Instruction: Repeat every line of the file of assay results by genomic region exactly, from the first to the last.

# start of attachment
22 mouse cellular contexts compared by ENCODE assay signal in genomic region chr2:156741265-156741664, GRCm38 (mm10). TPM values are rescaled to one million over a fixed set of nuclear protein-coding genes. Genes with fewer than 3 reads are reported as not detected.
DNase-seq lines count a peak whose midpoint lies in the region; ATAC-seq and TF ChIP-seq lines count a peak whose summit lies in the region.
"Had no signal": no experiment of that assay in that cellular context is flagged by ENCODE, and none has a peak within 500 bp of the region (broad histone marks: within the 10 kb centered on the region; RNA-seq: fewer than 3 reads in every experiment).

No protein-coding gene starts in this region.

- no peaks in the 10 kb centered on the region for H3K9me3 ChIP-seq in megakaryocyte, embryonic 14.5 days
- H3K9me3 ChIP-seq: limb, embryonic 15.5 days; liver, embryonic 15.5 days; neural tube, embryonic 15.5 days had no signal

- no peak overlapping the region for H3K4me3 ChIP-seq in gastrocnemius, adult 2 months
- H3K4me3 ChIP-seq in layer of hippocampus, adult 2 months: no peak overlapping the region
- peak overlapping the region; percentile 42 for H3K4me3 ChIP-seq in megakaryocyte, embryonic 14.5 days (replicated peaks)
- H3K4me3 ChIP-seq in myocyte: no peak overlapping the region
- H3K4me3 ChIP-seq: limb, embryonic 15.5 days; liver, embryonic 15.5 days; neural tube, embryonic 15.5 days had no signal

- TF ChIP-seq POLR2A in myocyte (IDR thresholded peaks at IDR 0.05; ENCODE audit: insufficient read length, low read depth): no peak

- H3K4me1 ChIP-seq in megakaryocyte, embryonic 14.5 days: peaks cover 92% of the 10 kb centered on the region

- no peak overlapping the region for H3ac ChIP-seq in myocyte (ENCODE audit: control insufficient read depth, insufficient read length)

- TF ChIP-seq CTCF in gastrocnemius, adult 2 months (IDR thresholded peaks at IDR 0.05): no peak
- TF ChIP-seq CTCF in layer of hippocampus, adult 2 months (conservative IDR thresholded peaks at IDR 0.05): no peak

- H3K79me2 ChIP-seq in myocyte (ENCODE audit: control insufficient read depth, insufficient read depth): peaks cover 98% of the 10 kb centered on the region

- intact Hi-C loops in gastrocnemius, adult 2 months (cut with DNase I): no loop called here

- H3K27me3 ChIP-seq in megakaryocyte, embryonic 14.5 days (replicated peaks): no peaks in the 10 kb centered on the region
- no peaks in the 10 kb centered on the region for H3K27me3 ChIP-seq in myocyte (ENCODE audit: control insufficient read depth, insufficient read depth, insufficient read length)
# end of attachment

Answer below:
22 mouse cellular contexts compared by ENCODE assay signal in genomic region chr2:156741265-156741664, GRCm38 (mm10). TPM values are rescaled to one million over a fixed set of nuclear protein-coding genes. Genes with fewer than 3 reads are reported as not detected.
DNase-seq lines count a peak whose midpoint lies in the region; ATAC-seq and TF ChIP-seq lines count a peak whose summit lies in the region.
"Had no signal": no experiment of that assay in that cellular context is flagged by ENCODE, and none has a peak within 500 bp of the region (broad histone marks: within the 10 kb centered on the region; RNA-seq: fewer than 3 reads in every experiment).

No protein-coding gene starts in this region.

- no peaks in the 10 kb centered on the region for H3K9me3 ChIP-seq in megakaryocyte, embryonic 14.5 days
- H3K9me3 ChIP-seq: limb, embryonic 15.5 days; liver, embryonic 15.5 days; neural tube, embryonic 15.5 days had no signal

- no peak overlapping the region for H3K4me3 ChIP-seq in gastrocnemius, adult 2 months
- H3K4me3 ChIP-seq in layer of hippocampus, adult 2 months: no peak overlapping the region
- peak overlapping the region; percentile 42 for H3K4me3 ChIP-seq in megakaryocyte, embryonic 14.5 days (replicated peaks)
- H3K4me3 ChIP-seq in myocyte: no peak overlapping the region
- H3K4me3 ChIP-seq: limb, embryonic 15.5 days; liver, embryonic 15.5 days; neural tube, embryonic 15.5 days had no signal

- TF ChIP-seq POLR2A in myocyte (IDR thresholded peaks at IDR 0.05; ENCODE audit: insufficient read length, low read depth): no peak

- H3K4me1 ChIP-seq in megakaryocyte, embryonic 14.5 days: peaks cover 92% of the 10 kb centered on the region

- no peak overlapping the region for H3ac ChIP-seq in myocyte (ENCODE audit: control insufficient read depth, insufficient read length)

- TF ChIP-seq CTCF in gastrocnemius, adult 2 months (IDR thresholded peaks at IDR 0.05): no peak
- TF ChIP-seq CTCF in layer of hippocampus, adult 2 months (conservative IDR thresholded peaks at IDR 0.05): no peak

- H3K79me2 ChIP-seq in myocyte (ENCODE audit: control insufficient read depth, insufficient read depth): peaks cover 98% of the 10 kb centered on the region

- intact Hi-C loops in gastrocnemius, adult 2 months (cut with DNase I): no loop called here

- H3K27me3 ChIP-seq in megakaryocyte, embryonic 14.5 days (replicated peaks): no peaks in the 10 kb centered on the region
- no peaks in the 10 kb centered on the region for H3K27me3 ChIP-seq in myocyte (ENCODE audit: control insufficient read depth, insufficient read depth, insufficient read length)